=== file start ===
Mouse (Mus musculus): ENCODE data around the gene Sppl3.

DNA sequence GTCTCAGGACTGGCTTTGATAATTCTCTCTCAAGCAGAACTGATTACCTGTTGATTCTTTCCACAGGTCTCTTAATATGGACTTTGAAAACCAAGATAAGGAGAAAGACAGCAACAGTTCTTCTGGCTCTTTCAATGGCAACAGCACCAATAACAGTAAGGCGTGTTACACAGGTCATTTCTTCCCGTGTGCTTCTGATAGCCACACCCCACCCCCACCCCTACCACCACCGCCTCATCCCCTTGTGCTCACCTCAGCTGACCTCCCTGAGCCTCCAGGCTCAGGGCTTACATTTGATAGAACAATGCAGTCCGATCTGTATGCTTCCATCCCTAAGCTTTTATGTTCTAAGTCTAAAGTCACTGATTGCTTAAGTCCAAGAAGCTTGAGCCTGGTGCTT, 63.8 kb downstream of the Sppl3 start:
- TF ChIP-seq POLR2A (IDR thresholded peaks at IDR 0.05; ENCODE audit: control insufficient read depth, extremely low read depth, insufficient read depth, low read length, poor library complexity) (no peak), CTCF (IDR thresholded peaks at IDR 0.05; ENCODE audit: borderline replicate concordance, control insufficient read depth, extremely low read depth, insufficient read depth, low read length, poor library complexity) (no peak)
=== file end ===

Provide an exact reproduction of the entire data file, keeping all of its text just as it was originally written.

Mouse (Mus musculus): ENCODE data around the gene Sppl3.

DNA sequence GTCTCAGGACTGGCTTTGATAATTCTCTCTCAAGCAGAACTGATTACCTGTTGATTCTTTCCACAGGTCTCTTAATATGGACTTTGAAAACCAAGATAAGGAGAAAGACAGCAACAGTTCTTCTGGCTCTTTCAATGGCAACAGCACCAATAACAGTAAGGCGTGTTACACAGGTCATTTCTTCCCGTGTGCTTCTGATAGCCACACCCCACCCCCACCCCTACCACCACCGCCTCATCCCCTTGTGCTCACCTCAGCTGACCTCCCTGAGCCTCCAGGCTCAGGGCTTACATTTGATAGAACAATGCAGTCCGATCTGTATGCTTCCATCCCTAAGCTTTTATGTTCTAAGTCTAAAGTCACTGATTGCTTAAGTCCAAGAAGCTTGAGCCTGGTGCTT, 63.8 kb downstream of the Sppl3 start:
- TF ChIP-seq POLR2A (IDR thresholded peaks at IDR 0.05; ENCODE audit: control insufficient read depth, extremely low read depth, insufficient read depth, low read length, poor library complexity) (no peak), CTCF (IDR thresholded peaks at IDR 0.05; ENCODE audit: borderline replicate concordance, control insufficient read depth, extremely low read depth, insufficient read depth, low read length, poor library complexity) (no peak)